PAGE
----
Mendel Letter 43 — Shpilkes

Otherwise known as Shpilkes

Dear Mendel,

I was talking with my grandson, your great-grand, the other day. He is about to start his senior year in high school. He has been treated for ADHD (Attention Deficit Hyperactivity Disorder) since he was in elementary school and takes medication to help him stay focused in school. He knows I am a bit wired also, I can’ sit still for too long, and I start to feel claustrophobic in a crowded room. In Yiddish you called in shpilkes. My grandson has experienced me at family dinners starting to clear the plates before any else has finished eating. He wanted to know what it was like for me growing up with ADHD and if I ever took medication.

I don’t think the doctors had a diagnosis for anything like ADHD when I was a kid in the 1950s. We were just considered itchy, or in school we were bad if we were disruptive. There was no treatment or medication other than punishment. I don’t think the American Psychiatric Association even considered ADHD an official neurodevelopmental disorder until much later. Today, about 10% of children between ages 5 and 17 are diagnosed with ADHD. Boys are twice as likely to be labeled ADHD as girls.

Since high school I’ve always considered myself “wired,” but it wasn’t until after college that I realized that the problem wasn’t that everyone else functioned slowly. There is a variety of ADHD called Predominantly Hyperactive-Impulsive Type. It describes people who are primarily hyperactive and impulsive. It can include fidgeting, interrupting people while they’re talking, and not being able to wait your turn. Kids and adults with PHIT — ADHD can still have difficulty focusing on tasks. In retrospect, this type of ADHD seems to describe me.

My life in school was wired and weird. I was difficult to control, but also very smart. In Kindergarten at PS 104, if a teacher wouldn’t call on me when I raised my hand, I just shouted out the answer. In 2nd grade, to escape confinement, I spent hours reading in the bathroom. I remember my 3rd grade teacher made me sit in the coat closet once for misbehaving and my 5th grade teacher would just try to humiliate me into obedience. In self-defense, I zoned out into my imagination. I invented a game I called pen baseball with each pen or pencil representing a different ballplayer and I spent hours a day in school creating baseball games, seasons, and careers.

My grandson wanted to know if I would consider taking medicine for ADHD now as an older adult and the answer is “no.” I have the ability to intensely focus and work for hours without interruption when I am engaged in a project that I enjoy and I’ve learned how to adjust to other people in staff meetings. I know it is arrogant of me, but I am almost always right, I just often lack judgment about what is appropriate to say. Basically I have four meeting rules. I try to grab an end chair, preferably by a window, so I can gaze outside. I sit next to a friend whose judgment I trust and will ask him or her if I should raise a heated point before interjecting it. I practice the rule of three. Three people must speak before I speak again. And when I really can’t stand it, I go for a walk. The bathroom is always a good excuse.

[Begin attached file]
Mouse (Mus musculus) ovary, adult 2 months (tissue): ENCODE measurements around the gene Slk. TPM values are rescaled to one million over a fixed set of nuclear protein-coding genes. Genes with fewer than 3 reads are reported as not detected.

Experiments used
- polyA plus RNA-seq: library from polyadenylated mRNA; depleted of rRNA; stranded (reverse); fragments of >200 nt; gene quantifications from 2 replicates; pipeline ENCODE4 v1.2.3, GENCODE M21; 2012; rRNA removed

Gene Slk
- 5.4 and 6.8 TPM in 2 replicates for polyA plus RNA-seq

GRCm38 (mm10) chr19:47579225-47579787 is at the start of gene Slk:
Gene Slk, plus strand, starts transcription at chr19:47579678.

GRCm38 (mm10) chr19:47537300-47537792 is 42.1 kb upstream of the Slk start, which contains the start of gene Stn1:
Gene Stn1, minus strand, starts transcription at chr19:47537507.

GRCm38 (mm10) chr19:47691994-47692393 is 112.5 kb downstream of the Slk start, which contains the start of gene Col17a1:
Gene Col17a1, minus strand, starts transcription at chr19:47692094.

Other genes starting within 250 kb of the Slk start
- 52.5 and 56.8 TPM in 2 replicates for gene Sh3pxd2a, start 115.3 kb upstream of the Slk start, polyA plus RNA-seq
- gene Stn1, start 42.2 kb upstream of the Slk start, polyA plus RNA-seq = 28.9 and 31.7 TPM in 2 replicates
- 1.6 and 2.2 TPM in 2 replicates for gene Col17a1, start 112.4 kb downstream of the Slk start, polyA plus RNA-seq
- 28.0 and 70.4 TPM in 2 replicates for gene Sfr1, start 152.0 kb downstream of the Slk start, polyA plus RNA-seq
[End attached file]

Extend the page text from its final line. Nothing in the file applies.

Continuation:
I think my own experience with shpilkes, being wired and weird, has helped me be a better teacher. In my experience, most teachers have the wired student sit front and center so they can be controlled, but front and center only increases anxiety and the tendency to act out, and when you act out, to interrupt the class. I have my wired students sit in the back of the room by a window. They have permission to stare outside and to get up and stretch if they need to. I only ask that they return to the lesson when I call on them. I find that when they know they won’t be trapped, it is easier for them to function as part of the class.

By the way, you will get a kick out of this. My grandkids call me Zayde!

Your son

Hard copies of these typed letters were discovered in an old camp trunk in the basement storage facility of one of the few buildings that remain standing in this Brooklyn neighborhood. The building is quite decrepit and is scheduled for demolition. The letters were found in November 2048 by a teenager who believes they were written by his great-grandfather. The letters are addressed to Mendel, the letter writer’s father, who appears to have been dead for at least six years when his son, whose name we are unsure of, started to write him. The son appears very agitated in some of the letters. With permission from the family, we are publishing them on the date they were written, only 28 years later.

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